Interactive digital signage deployments are flourishing in the hotel and hospitality industry. But it's important that the still-growing adoption of the technology be done right, right now, to prove the case for continued future growth.
So what are some key considerations to doing hotel interactive digital signage right? Digital Signage Today, a Kiosk Marketplace sister site, recently spoke with two industry experts with a wealth of experience putting interactive digital signage into hotels, resorts, spas and casinos, one from the hardware side, one from the software side.
First, the hardware perspective:
"First of all, with digital signage, regardless of the vertical market, you want to drive the business agenda with the customer, the end-user," said Dan Smith, director of signage sales for digital signage display provider LG Electronics USA Inc.
So whether that business agenda is getting hotel guests to enroll in a loyalty program or offering virtual concierge services as a brand differentiator, that's what the solution is there to do, he said.
"A big part of it is not thinking of the technology but just using the technology to deliver your business agenda," he said.
And to achieve that business agenda there are a few key things to keep in mind, top among them making sure the content on the solution is relevant, and making sure the signage is in the right place.
That content can be hyperlocal-specific content, such as what's on the menu at the nearest restaurants, or venue-specific content, such as the cost of the jet skis for rent at a beachfront resort.
"Our most successful installations have been the ones that are by the front desk check-in," Smith said. "So basically it's becoming an electronic concierge almost; plus it can do things a concierge can't do in terms of information that's available."
And the information has to be kept up-to-date, he said. "Putting the technology there isn't really the point; the point's the communication, and if the communication isn't timely, relevant and updated it's not going to help."
Finally, as in so many other things in life, what's important in hotel digital signage kiosks? Location, location, location. "If you go to the lobby and you go in and see the digital signage off to the side somewhere, the exposure rate is going to be extremely low," Smith said.
And now the software perspective:
Ross Bernstein, the vice president of hospitality and gaming sales at digital signage software provider Four Winds Interactive, broke down five key elements of a successful hospitality deployment.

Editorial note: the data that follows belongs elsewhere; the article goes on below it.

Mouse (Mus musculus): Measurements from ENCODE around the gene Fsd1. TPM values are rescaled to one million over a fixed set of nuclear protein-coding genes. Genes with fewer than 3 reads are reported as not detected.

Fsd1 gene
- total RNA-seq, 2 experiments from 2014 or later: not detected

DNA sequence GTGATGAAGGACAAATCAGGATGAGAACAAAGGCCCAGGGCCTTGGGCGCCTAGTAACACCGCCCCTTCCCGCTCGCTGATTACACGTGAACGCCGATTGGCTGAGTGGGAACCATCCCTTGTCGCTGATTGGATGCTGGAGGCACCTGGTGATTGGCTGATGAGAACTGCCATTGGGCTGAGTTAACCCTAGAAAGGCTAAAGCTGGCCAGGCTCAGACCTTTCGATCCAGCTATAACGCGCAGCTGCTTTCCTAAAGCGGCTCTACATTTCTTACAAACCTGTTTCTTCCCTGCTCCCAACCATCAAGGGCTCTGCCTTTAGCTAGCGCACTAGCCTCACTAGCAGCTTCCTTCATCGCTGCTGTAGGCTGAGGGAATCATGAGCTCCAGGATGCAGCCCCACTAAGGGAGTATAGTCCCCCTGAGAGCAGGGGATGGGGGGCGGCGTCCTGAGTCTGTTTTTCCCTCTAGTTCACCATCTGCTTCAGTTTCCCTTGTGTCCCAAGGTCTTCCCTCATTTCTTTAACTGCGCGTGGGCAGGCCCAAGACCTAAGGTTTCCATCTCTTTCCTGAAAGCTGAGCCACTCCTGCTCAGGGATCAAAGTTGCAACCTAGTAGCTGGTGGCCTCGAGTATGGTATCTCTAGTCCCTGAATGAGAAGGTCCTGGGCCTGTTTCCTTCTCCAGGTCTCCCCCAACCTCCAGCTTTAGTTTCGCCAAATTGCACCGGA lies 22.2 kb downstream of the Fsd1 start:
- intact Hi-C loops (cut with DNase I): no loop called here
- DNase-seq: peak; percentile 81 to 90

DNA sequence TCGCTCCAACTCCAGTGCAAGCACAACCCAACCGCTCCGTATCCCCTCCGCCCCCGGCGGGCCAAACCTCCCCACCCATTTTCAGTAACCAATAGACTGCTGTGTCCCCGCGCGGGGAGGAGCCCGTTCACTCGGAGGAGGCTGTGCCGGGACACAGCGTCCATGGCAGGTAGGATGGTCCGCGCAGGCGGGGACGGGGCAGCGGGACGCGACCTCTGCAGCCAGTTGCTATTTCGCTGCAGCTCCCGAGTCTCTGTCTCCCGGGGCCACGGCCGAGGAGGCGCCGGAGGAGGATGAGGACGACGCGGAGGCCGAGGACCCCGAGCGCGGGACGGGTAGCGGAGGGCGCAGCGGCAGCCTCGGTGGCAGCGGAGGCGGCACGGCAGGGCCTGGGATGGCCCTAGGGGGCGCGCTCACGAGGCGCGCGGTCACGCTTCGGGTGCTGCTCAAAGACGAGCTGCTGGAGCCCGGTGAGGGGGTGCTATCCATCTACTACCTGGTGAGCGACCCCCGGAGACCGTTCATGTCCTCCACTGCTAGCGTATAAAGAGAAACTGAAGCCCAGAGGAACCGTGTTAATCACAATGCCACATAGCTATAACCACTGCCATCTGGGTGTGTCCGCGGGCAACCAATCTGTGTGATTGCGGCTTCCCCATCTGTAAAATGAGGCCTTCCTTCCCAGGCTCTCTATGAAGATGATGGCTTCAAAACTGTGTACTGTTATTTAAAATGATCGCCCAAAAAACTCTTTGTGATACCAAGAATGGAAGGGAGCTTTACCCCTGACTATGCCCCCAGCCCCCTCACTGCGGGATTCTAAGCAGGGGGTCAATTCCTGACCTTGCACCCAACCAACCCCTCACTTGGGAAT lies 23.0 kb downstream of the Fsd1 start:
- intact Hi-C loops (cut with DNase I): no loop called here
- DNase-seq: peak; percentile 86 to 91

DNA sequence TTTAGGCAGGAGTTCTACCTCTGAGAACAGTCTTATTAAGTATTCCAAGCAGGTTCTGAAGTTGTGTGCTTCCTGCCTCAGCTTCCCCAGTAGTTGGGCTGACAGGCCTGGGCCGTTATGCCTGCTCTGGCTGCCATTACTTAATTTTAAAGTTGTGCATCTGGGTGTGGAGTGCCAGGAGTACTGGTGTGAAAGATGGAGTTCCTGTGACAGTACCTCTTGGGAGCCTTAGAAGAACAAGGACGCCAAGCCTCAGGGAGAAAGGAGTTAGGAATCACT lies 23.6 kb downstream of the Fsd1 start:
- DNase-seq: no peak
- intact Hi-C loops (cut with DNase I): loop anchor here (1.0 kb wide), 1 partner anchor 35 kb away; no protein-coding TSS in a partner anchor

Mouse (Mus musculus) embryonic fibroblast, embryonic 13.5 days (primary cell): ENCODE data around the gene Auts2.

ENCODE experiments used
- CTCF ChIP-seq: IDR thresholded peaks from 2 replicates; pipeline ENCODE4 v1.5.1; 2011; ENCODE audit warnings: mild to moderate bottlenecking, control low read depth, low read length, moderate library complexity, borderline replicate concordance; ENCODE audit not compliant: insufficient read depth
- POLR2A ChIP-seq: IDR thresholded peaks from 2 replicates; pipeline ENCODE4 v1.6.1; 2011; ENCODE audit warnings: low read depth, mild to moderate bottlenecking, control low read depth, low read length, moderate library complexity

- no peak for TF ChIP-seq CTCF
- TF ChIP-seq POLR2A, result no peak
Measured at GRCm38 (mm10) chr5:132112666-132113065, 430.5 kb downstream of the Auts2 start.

"I think the No. 1 thing you want to take into consideration if you're an owner/operator (of a hotel) is somehow enhancing the guest experience," he said, essentially rephrasing Smith's first point. "Their goal is to maintain a loyal following of business travelers and recreational travelers, and enhancing their experience not only from a technology perspective but certainly from an information-provided perspective I think is really important these days."
No. 2, Bernstein said, is making certain that the appropriate applications are running on the digital signage. Whether it's an app to provide flight updates or entrainment possibilities or wayfinding for a conference, hotel digital signage should make sure that guests have the information they need or want at their fingertips
No. 3, he said, is simple. "It's got to look good; it absolutely has to look good — and when I say it has to look good, it can't be the same exact thing every time a customer walks in."
Most interactive digital signage offerings have the capability to change backgrounds or change presentation formats, so use that capability, Bernstein said. Too often end-users have a tendency to "set it and forget it," he said, sometimes for years. "The good news is, it's still chugging along, works just fine; the bad news is, after the guest's about fourth time they don't even pay attention to it anymore. So it's using the tool as it was meant to be used."
No. 4, the signage has to not only look good, but look right. The content on the solution in a Sheraton or Hilton or Marriott should fit the right brand, and not be inconsistent with it, he said.
And No. 5, "the solution has to be easy to use," he said. Typically, personnel in the hospitality industry tend to be somewhat transient, so if a hotel's designated digital signage manager picks up and leaves for another hotel, "you've got to be able to get someone slotted in there quickly and easily," Bernstein said.
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